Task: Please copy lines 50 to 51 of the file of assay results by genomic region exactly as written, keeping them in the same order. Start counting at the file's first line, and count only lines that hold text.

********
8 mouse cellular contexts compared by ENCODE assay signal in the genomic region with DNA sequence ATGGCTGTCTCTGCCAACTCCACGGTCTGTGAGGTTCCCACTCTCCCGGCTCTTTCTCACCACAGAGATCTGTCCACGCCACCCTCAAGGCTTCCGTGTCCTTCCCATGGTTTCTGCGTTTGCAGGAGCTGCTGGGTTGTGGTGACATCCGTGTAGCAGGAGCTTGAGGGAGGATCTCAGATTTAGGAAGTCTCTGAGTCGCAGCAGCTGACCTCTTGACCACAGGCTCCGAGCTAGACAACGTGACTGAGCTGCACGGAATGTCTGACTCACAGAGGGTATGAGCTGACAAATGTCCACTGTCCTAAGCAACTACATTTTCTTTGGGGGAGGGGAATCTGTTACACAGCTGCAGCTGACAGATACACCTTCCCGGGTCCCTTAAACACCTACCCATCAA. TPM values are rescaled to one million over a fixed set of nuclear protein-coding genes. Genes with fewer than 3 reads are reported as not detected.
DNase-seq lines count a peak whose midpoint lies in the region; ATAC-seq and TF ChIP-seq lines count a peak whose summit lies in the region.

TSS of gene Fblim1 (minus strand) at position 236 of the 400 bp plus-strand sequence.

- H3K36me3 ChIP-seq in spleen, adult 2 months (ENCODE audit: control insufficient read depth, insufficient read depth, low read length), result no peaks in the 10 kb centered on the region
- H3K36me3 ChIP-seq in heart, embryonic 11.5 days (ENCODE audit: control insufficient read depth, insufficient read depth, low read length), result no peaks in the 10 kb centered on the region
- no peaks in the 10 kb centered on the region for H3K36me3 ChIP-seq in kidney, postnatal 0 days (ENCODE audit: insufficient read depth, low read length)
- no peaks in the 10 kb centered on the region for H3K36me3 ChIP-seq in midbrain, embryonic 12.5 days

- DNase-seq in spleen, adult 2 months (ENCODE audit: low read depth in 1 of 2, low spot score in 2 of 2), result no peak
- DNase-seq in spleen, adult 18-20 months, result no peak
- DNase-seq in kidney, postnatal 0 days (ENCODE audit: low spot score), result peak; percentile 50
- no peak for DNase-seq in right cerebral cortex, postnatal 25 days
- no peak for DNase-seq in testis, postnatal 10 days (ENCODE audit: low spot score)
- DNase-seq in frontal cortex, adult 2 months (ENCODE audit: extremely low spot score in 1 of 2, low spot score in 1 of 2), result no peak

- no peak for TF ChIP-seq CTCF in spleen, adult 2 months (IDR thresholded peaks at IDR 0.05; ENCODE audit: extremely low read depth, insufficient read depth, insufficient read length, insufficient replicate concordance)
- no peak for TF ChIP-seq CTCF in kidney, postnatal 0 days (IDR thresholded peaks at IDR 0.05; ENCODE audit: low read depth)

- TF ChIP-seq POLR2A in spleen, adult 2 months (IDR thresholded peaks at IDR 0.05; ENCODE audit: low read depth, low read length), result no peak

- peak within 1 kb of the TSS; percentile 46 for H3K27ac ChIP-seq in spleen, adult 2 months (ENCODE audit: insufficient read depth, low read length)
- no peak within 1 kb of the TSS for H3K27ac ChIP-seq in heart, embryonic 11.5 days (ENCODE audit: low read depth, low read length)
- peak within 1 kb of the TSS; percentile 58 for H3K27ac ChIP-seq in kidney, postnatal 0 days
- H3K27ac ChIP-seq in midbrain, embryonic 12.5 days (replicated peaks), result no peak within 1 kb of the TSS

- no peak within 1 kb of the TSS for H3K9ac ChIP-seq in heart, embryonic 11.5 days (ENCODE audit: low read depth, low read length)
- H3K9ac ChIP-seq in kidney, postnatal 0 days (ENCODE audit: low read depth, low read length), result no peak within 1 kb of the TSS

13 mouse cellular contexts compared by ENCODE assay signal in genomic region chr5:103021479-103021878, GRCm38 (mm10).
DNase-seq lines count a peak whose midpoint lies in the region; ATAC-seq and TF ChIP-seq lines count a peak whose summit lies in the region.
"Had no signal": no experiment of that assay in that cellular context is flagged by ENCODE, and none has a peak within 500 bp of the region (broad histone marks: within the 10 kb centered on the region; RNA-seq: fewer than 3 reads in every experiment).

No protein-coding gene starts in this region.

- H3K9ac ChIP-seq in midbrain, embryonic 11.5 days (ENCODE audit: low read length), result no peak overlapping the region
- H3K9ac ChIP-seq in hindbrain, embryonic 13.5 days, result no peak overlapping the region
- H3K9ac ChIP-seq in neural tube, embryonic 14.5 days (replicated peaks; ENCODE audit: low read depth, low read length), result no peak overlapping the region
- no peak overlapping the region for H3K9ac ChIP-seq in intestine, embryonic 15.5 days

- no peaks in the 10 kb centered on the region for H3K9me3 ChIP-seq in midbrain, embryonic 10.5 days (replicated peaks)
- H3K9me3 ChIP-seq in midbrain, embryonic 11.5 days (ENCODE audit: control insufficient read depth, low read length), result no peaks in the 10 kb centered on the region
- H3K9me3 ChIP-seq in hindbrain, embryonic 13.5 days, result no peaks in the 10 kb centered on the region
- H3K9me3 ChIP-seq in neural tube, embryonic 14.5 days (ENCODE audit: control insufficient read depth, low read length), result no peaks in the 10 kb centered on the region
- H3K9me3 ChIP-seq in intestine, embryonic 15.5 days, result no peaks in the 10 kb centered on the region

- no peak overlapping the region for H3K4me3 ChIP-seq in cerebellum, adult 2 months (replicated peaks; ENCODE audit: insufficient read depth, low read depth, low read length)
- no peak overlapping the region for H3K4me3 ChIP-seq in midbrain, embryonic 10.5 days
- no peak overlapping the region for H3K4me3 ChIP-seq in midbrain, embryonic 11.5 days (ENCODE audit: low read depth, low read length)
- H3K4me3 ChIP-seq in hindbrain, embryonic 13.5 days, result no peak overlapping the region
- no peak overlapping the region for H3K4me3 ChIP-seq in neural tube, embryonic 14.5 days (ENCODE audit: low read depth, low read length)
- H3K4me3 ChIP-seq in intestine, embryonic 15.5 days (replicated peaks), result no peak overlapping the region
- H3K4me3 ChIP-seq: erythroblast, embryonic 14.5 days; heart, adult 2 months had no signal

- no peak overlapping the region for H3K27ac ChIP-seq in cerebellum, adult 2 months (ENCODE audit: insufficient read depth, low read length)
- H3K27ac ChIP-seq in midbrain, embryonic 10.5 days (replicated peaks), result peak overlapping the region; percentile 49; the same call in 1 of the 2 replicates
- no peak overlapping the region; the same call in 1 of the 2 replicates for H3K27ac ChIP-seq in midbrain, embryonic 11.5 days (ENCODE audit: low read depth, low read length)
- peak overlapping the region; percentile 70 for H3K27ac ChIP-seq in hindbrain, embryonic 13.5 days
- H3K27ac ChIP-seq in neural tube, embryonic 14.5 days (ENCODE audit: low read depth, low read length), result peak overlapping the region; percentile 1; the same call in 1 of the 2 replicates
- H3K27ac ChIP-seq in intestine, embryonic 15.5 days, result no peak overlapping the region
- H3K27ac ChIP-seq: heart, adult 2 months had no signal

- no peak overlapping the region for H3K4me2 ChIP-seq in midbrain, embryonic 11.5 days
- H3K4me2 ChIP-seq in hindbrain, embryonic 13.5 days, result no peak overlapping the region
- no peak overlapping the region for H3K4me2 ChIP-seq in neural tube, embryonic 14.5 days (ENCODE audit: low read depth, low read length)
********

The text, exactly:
- no peak overlapping the region for H3K4me2 ChIP-seq in midbrain, embryonic 11.5 days
- H3K4me2 ChIP-seq in hindbrain, embryonic 13.5 days, result no peak overlapping the region